Spinal Cord Injury Ontario Urges Immediate Action on Ontario’s AODA Commitment
A new report published just days ago is painting a stark picture of the Accessibility for Ontarians with Disabilities Act (AODA), which Ontarians were hoping would meet its goals for a fully accessible province by 2025. Rich Donovan, Chair of the province’s Accessibility Standards Advisory Council (ASAC), appointed to conduct a legislative review of the act, says Ontario is lacking in basic leadership, accountability and data needed, making it nearly impossible to fulfill its promises in the next two years.
People with disabilities in Ontario continue to face significant challenges, including a higher likelihood of unemployment and poverty. The barriers they come across range from trouble accessing essential equipment and medical supplies to navigating city streets, transportation, and government services. For individuals with spinal cord injuries, accessibility is a fundamental aspect of daily life, impacting their ability to live, work, and participate in their communities.
Peter Athanasopoulos, Director of Public Policy at Spinal Cord Injury Ontario (SCIO), expresses his frustration with the lack of progress. “This is the fourth independent review of the AODA since its existence. It’s heartbreaking reading these reviews time after time and not seeing any progress being made from the recommendations,” he says. “At some point, we need progress. At some point, we need to expedite a fully inclusive Ontario and make this a priority. Without the government’s full support on accessibility, 2.9 million people in this province will continue to experience hardship and discrimination and never achieve full citizenship.”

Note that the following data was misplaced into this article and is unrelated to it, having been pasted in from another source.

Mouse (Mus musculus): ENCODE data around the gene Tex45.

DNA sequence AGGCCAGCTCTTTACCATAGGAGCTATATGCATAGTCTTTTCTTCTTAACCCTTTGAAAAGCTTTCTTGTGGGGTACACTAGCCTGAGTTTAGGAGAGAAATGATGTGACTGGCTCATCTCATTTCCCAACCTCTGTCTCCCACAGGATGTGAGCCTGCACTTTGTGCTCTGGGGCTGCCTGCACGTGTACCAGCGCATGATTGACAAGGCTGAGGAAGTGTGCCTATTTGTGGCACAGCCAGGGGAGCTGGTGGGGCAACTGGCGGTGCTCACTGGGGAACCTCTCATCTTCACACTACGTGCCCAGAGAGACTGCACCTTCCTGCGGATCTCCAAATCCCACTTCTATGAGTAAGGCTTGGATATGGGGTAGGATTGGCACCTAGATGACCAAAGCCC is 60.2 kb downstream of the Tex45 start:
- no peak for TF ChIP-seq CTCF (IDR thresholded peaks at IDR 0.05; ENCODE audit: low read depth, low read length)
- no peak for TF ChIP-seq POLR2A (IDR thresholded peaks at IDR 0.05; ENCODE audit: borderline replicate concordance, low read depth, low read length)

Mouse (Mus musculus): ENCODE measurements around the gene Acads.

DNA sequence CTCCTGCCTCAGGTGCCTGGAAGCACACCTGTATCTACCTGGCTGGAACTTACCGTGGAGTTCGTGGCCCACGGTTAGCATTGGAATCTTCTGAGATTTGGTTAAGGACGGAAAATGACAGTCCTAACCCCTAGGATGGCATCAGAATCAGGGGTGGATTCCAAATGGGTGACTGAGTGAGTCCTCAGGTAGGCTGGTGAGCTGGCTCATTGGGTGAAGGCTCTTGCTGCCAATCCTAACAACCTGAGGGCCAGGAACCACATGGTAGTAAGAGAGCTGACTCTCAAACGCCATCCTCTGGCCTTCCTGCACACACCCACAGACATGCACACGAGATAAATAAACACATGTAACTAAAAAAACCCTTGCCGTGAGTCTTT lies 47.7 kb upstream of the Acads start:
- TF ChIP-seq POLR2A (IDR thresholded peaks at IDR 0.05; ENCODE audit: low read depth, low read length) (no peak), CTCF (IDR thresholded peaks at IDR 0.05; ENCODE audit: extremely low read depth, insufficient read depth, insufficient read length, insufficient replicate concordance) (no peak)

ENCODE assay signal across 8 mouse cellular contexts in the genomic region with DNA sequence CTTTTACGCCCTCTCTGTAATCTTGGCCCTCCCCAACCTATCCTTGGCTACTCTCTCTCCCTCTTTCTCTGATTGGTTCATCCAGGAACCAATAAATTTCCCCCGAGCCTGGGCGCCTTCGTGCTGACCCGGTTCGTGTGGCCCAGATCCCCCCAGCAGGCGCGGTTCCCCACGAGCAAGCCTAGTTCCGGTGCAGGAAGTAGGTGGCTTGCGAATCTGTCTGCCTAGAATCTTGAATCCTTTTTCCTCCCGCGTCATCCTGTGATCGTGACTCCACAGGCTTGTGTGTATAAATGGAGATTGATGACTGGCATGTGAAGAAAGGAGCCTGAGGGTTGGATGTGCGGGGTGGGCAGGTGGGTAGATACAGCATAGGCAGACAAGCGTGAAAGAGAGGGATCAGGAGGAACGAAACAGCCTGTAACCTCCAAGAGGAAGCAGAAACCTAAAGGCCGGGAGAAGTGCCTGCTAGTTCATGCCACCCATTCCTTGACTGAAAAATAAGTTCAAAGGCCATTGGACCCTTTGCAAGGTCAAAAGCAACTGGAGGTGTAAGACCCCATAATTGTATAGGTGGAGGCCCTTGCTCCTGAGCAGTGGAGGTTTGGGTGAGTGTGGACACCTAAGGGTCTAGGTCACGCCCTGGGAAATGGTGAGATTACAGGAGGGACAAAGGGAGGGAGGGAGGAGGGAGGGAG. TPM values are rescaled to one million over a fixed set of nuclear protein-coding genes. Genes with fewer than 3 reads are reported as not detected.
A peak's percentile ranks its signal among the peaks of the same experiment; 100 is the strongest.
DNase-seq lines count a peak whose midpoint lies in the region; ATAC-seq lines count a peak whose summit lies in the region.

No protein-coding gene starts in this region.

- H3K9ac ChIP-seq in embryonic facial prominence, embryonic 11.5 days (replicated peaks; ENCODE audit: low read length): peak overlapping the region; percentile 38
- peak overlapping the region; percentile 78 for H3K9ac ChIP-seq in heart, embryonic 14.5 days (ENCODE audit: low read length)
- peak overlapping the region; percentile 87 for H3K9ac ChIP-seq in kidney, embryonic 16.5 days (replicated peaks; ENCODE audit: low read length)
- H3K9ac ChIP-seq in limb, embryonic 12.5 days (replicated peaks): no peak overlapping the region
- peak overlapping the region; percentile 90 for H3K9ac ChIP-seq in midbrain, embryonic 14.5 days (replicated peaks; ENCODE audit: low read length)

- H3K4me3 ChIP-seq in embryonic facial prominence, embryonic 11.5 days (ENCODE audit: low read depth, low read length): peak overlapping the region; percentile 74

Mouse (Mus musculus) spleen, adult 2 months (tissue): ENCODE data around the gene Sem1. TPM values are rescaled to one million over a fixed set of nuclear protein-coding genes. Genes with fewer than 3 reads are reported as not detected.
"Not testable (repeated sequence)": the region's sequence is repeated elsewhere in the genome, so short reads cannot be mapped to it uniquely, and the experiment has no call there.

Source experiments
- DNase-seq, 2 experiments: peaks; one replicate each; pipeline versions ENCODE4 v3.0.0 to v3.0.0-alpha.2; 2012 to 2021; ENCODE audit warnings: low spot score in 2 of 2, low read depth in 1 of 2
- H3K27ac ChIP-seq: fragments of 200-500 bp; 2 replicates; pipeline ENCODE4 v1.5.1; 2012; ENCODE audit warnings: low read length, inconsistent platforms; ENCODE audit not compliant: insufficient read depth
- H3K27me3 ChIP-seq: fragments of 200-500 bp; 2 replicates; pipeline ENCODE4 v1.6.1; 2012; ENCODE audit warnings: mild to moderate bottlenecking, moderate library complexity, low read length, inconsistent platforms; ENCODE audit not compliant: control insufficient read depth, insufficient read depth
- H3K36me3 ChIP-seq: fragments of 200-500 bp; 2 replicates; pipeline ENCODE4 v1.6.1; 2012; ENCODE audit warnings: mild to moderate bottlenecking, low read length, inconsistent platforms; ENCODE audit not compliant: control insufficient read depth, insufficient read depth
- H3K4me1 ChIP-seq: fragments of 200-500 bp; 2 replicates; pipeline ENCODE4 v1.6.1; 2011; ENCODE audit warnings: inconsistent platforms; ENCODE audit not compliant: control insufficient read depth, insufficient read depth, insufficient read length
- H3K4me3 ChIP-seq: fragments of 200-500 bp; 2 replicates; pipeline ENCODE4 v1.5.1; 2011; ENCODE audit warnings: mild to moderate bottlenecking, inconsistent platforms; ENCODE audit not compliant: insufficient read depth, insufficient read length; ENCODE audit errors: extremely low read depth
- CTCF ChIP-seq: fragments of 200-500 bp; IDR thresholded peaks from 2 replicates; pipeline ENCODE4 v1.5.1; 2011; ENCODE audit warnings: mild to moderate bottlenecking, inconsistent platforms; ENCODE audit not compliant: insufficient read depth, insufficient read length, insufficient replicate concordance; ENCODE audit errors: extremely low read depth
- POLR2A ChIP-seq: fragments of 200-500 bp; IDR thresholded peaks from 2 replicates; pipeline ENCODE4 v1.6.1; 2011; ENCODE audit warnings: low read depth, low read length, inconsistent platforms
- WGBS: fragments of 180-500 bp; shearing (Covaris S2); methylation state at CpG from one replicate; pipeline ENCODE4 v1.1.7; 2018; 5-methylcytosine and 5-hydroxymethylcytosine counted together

SCIO is committed to the AODA Standard Development Process and was recently heavily involved in the Health and Education Standard. Despite our efforts, the reports and recommendations have remained with the government for over a year without any legislative action. SCIO serves a broad community with diverse backgrounds and needs, so when the province is behind in basic accessibility, everyone is impacted.
Dr. Stuart Howe, CEO of SCIO, emphasizes the need for immediate action.“We need to stop talking about accessibility and its importance. We need action, now,” he says. “Progress must be prioritized, and this province should be transformed with the expectation of belonging and inclusion for everyone in Ontario.”
We urge the following actions to be taken:
Strengthen Enforcement: Enhance enforcement measures, establish transparent reporting mechanisms, and hold organizations accountable for complying with accessibility standards.
Develop New Standards: Consider additional accessibility standards and regularly review and update existing ones to address the evolving needs and challenges faced by individuals with spinal cord injuries.
We at SCIO are eager to collaborate with the provincial government to implement lasting, tangible changes in Ontario’s accessibility. We anticipate a formal response from the Premier regarding his vision for how his government will establish a fully inclusive Ontario, which impact nearly three million people and their loved ones. The future of accessibility in Ontario depends on everyone’s efforts, and time is running out.